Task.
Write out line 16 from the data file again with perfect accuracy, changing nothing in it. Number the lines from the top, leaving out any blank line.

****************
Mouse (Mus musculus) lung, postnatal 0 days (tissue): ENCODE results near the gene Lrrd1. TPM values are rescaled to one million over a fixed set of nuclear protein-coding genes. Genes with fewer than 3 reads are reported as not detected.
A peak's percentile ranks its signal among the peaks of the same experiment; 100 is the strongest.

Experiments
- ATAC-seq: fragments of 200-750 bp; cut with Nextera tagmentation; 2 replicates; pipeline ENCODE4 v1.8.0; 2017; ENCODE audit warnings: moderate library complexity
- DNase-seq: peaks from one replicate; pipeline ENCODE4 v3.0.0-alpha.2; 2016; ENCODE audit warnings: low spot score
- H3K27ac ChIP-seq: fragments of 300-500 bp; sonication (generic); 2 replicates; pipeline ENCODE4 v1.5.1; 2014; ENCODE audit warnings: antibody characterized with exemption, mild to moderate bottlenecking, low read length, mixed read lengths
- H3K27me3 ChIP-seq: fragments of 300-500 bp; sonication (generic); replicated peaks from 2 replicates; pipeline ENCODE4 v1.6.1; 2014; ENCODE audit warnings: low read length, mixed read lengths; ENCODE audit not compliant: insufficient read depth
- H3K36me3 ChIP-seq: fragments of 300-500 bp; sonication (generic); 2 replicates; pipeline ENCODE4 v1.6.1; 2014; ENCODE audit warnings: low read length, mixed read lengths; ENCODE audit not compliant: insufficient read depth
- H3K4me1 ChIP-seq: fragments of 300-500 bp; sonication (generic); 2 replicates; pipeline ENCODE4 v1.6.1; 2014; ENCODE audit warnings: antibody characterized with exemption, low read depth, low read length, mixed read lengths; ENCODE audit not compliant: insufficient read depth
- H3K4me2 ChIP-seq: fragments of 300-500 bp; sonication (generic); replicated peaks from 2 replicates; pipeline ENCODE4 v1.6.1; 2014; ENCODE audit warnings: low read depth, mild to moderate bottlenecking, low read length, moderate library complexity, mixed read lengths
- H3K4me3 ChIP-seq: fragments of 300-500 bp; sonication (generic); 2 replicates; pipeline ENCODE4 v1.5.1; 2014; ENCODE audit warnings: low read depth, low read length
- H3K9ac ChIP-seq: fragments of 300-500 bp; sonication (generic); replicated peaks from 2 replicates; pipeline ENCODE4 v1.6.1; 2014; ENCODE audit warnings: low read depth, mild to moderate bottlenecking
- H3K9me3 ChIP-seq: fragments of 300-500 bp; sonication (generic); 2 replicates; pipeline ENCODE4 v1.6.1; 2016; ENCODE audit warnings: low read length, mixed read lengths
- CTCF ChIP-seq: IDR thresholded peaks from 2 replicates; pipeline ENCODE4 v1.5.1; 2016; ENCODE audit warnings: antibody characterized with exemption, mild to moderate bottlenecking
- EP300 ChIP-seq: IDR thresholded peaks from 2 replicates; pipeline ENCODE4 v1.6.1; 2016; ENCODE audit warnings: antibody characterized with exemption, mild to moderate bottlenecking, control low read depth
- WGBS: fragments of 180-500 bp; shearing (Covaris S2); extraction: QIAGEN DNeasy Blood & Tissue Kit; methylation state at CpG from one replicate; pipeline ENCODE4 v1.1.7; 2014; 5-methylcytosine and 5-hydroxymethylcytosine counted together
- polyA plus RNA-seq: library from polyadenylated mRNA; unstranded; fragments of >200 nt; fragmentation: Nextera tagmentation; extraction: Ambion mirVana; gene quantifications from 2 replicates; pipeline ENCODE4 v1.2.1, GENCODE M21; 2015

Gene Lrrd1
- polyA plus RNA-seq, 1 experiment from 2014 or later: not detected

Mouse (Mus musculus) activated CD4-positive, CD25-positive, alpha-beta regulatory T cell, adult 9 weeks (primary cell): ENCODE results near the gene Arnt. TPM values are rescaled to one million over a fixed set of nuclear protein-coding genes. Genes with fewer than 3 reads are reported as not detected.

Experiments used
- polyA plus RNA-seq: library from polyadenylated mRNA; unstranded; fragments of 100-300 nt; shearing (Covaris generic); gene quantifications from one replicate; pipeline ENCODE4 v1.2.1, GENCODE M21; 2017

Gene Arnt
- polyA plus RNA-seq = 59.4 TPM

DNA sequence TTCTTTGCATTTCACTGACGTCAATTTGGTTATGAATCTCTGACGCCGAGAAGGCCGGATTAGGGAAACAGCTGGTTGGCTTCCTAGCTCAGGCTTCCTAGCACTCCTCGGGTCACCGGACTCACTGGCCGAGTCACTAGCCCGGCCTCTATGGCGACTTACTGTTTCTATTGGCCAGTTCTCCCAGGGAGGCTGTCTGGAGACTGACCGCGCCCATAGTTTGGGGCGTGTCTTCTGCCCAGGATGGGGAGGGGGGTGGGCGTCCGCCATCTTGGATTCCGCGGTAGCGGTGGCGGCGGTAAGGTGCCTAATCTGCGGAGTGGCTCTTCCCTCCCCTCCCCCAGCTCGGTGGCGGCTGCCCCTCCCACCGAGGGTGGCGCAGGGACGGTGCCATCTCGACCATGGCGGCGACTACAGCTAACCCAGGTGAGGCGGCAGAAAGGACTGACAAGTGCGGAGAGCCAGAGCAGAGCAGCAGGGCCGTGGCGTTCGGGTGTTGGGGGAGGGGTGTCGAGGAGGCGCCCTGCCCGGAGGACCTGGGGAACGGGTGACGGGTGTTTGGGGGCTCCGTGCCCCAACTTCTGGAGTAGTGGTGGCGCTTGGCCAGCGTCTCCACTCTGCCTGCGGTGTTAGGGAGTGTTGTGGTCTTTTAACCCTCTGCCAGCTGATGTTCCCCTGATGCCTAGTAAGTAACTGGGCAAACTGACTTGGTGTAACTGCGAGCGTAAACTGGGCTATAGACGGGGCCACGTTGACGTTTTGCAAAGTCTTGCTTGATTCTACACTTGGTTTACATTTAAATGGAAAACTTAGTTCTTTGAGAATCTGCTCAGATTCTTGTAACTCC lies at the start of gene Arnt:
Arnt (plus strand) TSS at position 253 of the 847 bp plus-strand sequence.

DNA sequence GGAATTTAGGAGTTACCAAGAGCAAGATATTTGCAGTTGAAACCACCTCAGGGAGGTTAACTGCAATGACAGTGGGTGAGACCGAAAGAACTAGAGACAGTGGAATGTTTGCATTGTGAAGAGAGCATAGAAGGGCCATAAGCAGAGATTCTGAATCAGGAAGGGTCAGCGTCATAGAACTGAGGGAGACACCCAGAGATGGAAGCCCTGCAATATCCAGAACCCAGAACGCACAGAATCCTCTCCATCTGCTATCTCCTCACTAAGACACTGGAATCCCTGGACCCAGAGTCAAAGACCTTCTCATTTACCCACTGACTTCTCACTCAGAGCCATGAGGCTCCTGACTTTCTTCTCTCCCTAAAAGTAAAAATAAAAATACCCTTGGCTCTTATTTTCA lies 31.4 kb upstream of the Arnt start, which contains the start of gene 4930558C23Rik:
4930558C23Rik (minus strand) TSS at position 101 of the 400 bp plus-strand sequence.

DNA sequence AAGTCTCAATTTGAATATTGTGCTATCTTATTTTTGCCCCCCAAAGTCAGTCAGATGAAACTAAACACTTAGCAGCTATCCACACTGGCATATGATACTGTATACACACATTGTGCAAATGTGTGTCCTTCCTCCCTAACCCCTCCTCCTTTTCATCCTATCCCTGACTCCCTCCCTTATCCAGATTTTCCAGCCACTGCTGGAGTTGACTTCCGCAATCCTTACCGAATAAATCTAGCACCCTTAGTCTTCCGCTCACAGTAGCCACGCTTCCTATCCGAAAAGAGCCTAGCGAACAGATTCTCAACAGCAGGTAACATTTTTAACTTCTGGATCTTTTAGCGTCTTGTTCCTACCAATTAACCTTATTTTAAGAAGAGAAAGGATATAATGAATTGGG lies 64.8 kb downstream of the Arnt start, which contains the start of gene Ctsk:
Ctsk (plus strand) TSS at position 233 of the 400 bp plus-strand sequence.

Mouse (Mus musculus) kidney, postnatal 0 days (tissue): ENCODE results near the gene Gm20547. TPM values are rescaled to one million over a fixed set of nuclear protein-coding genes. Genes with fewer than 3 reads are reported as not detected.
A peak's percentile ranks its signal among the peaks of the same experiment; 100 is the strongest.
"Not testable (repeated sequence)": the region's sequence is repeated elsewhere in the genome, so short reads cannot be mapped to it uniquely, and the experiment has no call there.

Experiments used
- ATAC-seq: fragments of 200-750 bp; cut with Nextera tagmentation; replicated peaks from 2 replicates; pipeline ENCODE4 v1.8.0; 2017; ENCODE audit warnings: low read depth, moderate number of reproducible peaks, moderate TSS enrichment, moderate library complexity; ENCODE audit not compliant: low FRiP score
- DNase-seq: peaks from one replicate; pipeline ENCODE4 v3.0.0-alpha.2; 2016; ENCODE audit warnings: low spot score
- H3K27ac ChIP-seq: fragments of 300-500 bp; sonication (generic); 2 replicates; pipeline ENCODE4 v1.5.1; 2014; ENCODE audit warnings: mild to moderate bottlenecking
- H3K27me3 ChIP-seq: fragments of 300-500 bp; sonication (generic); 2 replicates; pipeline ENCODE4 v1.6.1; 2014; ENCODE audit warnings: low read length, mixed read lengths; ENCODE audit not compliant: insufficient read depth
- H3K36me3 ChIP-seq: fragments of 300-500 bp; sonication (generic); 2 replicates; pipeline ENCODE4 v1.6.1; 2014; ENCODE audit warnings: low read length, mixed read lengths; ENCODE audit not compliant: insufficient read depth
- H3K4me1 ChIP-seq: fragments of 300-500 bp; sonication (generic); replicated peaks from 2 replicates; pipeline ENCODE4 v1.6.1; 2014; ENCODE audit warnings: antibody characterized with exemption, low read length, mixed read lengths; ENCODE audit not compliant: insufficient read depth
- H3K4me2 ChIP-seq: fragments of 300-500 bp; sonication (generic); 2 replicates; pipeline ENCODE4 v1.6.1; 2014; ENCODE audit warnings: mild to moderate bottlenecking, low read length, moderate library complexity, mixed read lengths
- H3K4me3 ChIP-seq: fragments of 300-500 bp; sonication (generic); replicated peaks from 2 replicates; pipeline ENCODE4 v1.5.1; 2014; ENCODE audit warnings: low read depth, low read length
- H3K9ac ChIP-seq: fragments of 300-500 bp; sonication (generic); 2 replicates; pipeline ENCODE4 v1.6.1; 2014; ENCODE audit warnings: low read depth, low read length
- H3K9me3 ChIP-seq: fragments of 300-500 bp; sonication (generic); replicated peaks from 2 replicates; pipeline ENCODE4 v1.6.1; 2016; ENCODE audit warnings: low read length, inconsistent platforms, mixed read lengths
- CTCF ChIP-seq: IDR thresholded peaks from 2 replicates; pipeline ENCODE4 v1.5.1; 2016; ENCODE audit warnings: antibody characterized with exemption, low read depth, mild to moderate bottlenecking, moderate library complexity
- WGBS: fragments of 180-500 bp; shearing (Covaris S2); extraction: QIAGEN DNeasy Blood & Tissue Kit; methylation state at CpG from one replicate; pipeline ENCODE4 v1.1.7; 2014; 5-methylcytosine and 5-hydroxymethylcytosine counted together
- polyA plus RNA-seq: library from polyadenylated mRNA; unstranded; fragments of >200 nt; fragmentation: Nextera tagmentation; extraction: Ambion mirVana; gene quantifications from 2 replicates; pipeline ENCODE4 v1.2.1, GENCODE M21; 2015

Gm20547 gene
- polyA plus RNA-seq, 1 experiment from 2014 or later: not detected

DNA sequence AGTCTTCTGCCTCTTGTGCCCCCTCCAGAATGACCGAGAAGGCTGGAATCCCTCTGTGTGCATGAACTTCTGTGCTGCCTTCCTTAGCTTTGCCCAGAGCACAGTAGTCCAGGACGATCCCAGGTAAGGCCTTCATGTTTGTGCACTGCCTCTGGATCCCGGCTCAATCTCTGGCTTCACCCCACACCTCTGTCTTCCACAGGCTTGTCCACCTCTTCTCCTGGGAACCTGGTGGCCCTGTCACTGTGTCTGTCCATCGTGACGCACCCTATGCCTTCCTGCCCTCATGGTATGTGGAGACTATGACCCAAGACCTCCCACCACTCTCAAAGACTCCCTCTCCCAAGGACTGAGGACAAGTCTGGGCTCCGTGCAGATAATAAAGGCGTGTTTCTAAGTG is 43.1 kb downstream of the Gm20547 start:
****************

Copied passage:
- WGBS: fragments of 180-500 bp; shearing (Covaris S2); extraction: QIAGEN DNeasy Blood & Tissue Kit; methylation state at CpG from one replicate; pipeline ENCODE4 v1.1.7; 2014; 5-methylcytosine and 5-hydroxymethylcytosine counted together